A key question our friend Dave Dredge at Convex Strategies often asks policy officials in Japan about extreme measures (ZIRP, QE, YCC etc) is “what if it works”? Put another way, could Japan maintain their stable disequilibrium of yield curve control if the US dollar continued to rally to 160 or 200 to the Japanese Yen? While orderly currency weakness is positive for Japanese exporters, a disorderly or rapid depreciation of the yen might be a much different story for fixed income and equity markets. The key big picture point is that consensus belief among policy makers is that the adjustment to their desired inflation target will remain orderly. From our perch, that might be a heroic assumption.
Japanese policymakers have been attempting to engineer inflation higher over the past few years toward their target of 2%. However, they have been so “successful” that headline inflation is now close to the highest level in the last 30 years. Historically, there has been a relationship between the yen and headline inflation given the importance of trade and imported energy prices to the Japanese economy (chart 1). Therefore, it is plausible that a further and disorderly depreciation of the yen might lead to a self-reinforcing additional rise in consumer price inflation pressure.
Historically there has also been a strong inverse relationship between broad financial conditions and the yen as well. Of course, currency is a component of the Goldman index. However, it feels inappropriate to have financial conditions at close the most accommodative level in history with consumer price inflation at the highest level in 30 years (chart 2). The risk that it becomes unhinged is probably greater than what is priced or assumed by policymakers.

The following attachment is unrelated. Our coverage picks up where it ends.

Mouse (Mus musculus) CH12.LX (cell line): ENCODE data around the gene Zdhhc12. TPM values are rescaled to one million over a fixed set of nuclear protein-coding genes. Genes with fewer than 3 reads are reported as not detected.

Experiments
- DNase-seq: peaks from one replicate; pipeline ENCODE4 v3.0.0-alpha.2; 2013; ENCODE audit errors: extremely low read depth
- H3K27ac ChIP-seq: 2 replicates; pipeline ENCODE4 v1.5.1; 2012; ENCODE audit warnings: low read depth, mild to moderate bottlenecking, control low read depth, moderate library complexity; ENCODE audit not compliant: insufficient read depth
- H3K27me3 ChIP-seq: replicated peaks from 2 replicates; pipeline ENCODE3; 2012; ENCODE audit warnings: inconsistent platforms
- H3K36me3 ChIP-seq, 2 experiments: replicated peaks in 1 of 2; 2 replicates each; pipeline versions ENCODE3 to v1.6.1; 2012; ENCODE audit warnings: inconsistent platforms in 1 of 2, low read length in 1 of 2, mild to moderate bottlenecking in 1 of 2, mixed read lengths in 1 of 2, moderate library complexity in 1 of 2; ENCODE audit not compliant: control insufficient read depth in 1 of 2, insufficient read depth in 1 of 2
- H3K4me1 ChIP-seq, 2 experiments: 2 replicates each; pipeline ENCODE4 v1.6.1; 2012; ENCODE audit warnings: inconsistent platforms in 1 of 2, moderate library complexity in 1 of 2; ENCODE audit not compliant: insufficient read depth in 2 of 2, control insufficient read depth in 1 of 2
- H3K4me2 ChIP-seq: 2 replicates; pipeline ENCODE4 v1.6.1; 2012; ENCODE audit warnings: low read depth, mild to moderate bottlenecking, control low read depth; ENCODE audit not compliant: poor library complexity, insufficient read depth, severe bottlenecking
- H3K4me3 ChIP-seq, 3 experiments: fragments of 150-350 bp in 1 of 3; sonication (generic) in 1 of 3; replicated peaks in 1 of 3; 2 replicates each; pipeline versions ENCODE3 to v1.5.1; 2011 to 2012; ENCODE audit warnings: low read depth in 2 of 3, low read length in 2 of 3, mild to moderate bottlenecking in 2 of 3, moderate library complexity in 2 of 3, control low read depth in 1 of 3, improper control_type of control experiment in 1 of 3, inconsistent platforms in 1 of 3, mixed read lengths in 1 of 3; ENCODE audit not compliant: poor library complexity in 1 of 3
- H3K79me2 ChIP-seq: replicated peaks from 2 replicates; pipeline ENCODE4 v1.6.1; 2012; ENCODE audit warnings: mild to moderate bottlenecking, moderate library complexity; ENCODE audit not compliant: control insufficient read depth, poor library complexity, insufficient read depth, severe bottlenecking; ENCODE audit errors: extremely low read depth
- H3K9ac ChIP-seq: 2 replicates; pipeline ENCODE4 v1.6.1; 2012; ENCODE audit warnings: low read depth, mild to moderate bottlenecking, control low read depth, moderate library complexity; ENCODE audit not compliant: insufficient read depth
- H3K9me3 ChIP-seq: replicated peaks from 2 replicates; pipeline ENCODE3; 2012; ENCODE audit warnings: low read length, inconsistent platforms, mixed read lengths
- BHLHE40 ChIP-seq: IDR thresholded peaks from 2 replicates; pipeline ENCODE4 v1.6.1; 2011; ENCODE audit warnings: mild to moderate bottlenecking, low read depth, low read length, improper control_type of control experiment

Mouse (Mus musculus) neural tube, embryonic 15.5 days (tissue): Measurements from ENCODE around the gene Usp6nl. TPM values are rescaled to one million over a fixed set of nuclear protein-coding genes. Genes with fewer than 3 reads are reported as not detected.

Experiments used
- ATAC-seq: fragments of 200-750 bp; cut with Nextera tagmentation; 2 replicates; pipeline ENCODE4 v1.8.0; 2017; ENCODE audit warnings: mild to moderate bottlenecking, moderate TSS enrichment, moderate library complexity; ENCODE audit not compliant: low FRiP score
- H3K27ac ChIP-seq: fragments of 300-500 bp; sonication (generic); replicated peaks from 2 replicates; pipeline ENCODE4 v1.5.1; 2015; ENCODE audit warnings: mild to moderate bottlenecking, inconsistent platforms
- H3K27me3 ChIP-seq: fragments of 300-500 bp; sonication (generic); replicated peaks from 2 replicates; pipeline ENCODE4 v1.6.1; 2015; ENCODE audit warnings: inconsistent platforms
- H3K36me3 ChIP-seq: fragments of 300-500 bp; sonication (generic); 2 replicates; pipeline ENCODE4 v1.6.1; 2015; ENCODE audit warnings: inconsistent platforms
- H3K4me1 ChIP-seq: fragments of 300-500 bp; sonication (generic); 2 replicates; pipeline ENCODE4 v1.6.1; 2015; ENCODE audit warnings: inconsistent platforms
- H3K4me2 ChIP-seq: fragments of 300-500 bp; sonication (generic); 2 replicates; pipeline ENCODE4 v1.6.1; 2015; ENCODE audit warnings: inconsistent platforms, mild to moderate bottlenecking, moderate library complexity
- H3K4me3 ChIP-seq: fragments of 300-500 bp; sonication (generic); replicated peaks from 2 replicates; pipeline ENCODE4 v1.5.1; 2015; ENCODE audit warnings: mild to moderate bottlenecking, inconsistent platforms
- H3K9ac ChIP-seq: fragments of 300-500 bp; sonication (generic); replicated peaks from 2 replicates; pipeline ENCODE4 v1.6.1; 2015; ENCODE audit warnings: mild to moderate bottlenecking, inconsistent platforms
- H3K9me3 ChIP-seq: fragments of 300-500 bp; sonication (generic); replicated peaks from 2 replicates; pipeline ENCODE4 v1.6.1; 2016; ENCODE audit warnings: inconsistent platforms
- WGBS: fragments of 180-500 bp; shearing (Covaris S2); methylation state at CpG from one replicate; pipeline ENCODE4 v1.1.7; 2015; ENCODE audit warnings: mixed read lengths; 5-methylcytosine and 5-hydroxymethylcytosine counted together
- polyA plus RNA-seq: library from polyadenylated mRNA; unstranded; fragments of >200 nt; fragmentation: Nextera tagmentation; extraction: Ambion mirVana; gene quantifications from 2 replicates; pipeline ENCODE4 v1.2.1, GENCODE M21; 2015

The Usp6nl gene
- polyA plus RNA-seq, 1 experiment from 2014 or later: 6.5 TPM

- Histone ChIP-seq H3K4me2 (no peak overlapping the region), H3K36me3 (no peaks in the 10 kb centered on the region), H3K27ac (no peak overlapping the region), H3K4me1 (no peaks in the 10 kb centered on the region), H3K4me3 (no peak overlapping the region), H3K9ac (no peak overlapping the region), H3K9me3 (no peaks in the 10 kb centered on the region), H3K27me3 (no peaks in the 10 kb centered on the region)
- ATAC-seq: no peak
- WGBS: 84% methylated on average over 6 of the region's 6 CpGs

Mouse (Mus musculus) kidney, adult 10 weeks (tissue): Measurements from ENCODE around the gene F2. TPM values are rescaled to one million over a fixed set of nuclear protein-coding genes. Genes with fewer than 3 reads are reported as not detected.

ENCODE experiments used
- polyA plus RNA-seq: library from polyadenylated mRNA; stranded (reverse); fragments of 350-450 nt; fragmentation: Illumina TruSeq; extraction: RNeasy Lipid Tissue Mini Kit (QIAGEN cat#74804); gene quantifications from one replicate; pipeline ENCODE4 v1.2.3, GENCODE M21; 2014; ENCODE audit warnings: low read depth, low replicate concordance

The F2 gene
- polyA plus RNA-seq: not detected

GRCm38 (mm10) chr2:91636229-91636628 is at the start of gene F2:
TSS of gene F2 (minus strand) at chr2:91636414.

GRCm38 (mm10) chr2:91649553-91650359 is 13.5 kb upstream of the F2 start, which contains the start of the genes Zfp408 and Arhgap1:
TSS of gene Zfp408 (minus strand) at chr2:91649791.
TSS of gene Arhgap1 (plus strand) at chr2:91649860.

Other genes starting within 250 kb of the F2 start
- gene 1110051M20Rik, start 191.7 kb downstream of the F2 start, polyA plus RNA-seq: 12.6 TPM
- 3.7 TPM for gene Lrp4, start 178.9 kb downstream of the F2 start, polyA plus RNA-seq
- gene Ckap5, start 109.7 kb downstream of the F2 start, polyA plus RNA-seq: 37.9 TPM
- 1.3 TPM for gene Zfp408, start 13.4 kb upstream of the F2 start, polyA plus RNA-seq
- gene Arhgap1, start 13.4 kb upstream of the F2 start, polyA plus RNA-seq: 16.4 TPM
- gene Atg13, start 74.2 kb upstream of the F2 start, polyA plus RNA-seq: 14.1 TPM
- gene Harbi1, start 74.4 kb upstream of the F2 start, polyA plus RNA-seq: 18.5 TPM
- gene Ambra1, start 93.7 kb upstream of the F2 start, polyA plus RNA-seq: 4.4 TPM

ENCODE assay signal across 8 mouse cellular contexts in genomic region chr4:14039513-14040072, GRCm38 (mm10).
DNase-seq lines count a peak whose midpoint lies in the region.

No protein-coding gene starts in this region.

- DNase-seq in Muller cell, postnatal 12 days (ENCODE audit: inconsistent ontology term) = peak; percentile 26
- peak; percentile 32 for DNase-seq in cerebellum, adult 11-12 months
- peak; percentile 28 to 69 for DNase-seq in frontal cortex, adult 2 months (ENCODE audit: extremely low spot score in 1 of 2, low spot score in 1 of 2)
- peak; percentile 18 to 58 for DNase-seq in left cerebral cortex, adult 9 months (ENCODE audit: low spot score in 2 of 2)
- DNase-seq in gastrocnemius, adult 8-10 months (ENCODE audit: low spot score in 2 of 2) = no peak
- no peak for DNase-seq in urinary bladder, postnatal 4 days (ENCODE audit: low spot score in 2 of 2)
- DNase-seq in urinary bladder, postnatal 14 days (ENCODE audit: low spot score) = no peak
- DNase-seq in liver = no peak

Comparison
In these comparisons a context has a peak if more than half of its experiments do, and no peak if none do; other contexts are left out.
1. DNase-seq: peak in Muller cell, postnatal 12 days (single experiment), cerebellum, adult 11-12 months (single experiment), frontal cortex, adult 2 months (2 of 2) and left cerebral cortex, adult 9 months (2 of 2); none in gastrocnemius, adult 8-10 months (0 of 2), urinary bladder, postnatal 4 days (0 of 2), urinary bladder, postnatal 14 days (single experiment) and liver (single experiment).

On the positive side, the Japanese equity market has been a stronger performer so far this year. The market is up 30% in local currency and is ironically still a “value” market relative to global equities. Although as we noted last week, it is satirical that investors in the Bank of America fund manager survey now “love Japan” after it has rallied 30% year to date. The good news as we have noted for some time that there has been a genuine improvement in trend returns to shareholders (profitability) over the past decade. That was at least partly driven by structural reforms in corporate governance. Return on equity has improved from less than 6% to over 10% (chart 3). Japanese companies (in aggregate) have net cash on balance sheet. Ironically, the surplus in Japan is in the corporate sector. For investors, Japanese companies have the capacity to further improve returns to shareholders via dividends and share buybacks.
The troublesome aspect of a major dislocation in the yen is that it has often preceded episodes of cross asset volatility. For example, May 1997 USDJPY drops almost 15 big figures in two weeks and a couple of months later the Asian crisis erupts, June 2007 two Bear Sterns credit funds implode ahead of the 2008 crisis or more recently in mid-2015 China devalues the CNY, and a major phase of market volatility erupts with the global growth scare in early 2016. The Japanese yen has often been the tip of the market iceberg. A key reason for this is that the country still holds a large amount of net foreign assets which tend to be repatriated in times of crisis. As we noted above, while an orderly depreciation of the yen might be bullish for Japanese equities, an episodic collapse in the currency could be catastrophic and lead to a major repatriation of Japan’s net foreign assets.